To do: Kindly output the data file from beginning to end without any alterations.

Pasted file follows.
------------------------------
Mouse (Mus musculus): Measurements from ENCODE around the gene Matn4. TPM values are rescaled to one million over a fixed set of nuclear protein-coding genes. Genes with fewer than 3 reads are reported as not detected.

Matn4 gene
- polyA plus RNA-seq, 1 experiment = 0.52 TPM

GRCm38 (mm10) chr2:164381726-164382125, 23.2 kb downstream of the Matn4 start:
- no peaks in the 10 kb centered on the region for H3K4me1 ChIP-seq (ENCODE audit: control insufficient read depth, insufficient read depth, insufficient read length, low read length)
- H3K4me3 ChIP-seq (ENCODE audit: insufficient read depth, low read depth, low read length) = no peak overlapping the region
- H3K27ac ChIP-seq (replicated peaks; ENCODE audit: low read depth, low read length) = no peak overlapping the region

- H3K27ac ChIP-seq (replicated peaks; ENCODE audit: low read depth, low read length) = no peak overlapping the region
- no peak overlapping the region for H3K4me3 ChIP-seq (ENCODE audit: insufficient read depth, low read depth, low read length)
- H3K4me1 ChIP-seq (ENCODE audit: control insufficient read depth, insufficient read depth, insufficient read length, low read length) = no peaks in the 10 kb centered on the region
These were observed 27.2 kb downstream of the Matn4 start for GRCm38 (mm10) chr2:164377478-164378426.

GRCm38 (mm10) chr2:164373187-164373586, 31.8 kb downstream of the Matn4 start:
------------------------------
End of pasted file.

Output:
Mouse (Mus musculus): Measurements from ENCODE around the gene Matn4. TPM values are rescaled to one million over a fixed set of nuclear protein-coding genes. Genes with fewer than 3 reads are reported as not detected.

Matn4 gene
- polyA plus RNA-seq, 1 experiment = 0.52 TPM

GRCm38 (mm10) chr2:164381726-164382125, 23.2 kb downstream of the Matn4 start:
- no peaks in the 10 kb centered on the region for H3K4me1 ChIP-seq (ENCODE audit: control insufficient read depth, insufficient read depth, insufficient read length, low read length)
- H3K4me3 ChIP-seq (ENCODE audit: insufficient read depth, low read depth, low read length) = no peak overlapping the region
- H3K27ac ChIP-seq (replicated peaks; ENCODE audit: low read depth, low read length) = no peak overlapping the region

- H3K27ac ChIP-seq (replicated peaks; ENCODE audit: low read depth, low read length) = no peak overlapping the region
- no peak overlapping the region for H3K4me3 ChIP-seq (ENCODE audit: insufficient read depth, low read depth, low read length)
- H3K4me1 ChIP-seq (ENCODE audit: control insufficient read depth, insufficient read depth, insufficient read length, low read length) = no peaks in the 10 kb centered on the region
These were observed 27.2 kb downstream of the Matn4 start for GRCm38 (mm10) chr2:164377478-164378426.

GRCm38 (mm10) chr2:164373187-164373586, 31.8 kb downstream of the Matn4 start: